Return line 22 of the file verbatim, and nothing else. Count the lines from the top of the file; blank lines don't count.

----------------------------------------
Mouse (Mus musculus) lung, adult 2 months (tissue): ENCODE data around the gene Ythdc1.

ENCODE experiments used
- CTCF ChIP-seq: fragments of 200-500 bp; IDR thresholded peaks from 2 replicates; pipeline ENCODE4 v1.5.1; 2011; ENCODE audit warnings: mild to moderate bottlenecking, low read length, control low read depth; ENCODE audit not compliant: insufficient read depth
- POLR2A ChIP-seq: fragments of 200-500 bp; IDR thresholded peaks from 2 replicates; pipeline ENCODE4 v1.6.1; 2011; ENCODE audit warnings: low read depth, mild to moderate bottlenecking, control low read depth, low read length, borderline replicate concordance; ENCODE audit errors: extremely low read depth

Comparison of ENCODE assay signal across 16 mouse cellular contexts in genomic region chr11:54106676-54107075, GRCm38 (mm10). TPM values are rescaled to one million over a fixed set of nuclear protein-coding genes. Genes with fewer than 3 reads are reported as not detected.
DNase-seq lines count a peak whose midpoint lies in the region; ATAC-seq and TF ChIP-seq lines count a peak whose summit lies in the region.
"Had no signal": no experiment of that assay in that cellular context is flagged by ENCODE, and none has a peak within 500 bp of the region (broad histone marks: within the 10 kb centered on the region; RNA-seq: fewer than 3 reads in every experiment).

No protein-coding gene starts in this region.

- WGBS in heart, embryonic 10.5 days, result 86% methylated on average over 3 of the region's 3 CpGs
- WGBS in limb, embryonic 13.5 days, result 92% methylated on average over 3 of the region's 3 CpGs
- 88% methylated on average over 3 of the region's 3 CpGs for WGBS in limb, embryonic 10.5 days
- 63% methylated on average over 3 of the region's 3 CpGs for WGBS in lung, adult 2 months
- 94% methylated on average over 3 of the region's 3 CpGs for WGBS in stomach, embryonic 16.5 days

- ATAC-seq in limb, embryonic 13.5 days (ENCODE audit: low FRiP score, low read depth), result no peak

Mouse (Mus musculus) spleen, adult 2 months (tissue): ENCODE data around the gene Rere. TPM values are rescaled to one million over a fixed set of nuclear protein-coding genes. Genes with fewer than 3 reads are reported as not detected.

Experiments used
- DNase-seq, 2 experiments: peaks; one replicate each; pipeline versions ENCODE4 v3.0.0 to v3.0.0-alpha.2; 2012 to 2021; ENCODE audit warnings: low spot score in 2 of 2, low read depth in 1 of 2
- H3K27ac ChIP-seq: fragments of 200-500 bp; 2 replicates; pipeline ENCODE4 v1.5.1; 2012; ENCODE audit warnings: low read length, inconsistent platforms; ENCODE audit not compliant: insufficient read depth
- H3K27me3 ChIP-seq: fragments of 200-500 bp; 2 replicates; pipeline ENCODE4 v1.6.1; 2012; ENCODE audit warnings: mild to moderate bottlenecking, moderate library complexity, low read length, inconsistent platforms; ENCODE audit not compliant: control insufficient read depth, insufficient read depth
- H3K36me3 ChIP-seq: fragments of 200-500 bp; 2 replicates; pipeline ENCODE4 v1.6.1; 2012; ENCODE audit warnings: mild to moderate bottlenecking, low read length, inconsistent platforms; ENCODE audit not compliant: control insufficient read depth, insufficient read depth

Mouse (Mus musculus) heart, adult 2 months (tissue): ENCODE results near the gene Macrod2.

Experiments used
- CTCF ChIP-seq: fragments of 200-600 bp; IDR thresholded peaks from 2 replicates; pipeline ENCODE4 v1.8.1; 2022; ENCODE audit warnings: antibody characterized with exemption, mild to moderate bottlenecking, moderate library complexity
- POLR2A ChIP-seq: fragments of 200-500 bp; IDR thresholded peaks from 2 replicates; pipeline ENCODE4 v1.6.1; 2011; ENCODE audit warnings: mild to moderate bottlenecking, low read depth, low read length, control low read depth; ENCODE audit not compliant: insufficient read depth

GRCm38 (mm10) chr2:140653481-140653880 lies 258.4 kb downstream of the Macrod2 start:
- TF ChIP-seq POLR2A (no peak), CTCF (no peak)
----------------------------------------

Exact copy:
Experiments used